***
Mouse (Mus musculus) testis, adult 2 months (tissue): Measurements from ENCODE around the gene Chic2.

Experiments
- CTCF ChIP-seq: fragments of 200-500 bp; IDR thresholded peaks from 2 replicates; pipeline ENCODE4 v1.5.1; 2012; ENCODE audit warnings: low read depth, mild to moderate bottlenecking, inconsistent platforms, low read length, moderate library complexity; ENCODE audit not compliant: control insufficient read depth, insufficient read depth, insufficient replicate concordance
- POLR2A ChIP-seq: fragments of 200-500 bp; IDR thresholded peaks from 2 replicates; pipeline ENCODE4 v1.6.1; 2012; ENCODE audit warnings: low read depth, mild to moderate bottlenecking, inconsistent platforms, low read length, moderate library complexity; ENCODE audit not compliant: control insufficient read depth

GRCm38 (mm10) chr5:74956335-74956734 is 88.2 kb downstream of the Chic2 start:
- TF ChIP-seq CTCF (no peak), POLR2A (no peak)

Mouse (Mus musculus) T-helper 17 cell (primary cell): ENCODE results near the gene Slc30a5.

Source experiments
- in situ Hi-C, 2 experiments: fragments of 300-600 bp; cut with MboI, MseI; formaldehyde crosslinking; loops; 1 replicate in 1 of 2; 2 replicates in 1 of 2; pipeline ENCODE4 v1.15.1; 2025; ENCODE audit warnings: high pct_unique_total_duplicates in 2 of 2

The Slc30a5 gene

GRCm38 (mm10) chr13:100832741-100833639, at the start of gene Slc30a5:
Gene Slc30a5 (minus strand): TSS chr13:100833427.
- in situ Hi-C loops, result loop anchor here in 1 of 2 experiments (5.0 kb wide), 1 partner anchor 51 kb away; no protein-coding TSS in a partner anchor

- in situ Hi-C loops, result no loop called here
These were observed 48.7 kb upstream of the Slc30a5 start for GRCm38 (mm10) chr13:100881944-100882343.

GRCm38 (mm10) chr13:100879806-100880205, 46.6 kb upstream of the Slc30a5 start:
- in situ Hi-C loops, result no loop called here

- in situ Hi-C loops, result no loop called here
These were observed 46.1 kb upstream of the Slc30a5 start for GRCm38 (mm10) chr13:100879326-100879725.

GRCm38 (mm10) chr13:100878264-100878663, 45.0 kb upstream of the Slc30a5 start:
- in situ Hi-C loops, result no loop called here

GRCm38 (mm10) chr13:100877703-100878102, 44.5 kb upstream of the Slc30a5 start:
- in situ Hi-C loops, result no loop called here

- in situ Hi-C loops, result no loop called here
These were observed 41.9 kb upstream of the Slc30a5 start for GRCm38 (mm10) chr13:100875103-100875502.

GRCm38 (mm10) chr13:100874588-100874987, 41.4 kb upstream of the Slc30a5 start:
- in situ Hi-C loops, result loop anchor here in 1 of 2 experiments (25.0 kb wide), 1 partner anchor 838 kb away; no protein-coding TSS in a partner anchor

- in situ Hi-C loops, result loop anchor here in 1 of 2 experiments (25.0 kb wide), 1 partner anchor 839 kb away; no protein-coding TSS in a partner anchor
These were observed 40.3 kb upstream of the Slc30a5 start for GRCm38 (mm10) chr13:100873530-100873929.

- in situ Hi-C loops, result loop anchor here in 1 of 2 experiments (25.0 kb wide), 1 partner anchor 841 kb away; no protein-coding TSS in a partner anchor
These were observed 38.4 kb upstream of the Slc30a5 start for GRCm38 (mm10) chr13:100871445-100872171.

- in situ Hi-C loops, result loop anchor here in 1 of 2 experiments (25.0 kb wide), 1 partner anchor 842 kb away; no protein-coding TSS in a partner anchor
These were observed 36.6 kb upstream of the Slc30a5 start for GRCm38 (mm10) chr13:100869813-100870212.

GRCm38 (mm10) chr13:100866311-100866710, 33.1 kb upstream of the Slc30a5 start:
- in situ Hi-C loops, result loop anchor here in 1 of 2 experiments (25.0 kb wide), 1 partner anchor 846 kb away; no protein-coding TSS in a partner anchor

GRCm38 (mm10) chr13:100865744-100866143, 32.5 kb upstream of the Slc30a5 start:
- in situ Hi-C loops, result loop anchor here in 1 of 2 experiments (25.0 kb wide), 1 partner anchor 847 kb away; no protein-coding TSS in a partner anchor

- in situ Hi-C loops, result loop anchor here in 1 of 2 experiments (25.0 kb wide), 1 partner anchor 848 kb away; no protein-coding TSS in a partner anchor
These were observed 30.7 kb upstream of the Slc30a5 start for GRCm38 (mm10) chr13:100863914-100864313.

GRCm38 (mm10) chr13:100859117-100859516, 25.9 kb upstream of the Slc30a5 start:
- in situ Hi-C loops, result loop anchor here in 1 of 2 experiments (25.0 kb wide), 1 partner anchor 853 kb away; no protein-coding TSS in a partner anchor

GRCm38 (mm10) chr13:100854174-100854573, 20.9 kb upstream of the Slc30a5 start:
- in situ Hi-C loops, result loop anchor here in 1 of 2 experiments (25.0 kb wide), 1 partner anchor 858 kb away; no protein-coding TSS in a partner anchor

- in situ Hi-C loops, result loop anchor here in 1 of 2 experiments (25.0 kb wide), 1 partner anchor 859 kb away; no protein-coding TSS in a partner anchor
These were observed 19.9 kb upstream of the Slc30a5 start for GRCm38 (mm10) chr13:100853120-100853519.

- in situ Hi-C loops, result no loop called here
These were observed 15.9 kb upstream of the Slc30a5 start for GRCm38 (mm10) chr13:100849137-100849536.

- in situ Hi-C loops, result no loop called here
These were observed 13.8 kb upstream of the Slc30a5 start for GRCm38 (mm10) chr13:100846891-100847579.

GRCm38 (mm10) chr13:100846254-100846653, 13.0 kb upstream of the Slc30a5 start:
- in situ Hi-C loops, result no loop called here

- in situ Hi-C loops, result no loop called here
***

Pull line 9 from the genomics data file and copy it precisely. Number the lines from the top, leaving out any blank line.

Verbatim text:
- in situ Hi-C, 2 experiments: fragments of 300-600 bp; cut with MboI, MseI; formaldehyde crosslinking; loops; 1 replicate in 1 of 2; 2 replicates in 1 of 2; pipeline ENCODE4 v1.15.1; 2025; ENCODE audit warnings: high pct_unique_total_duplicates in 2 of 2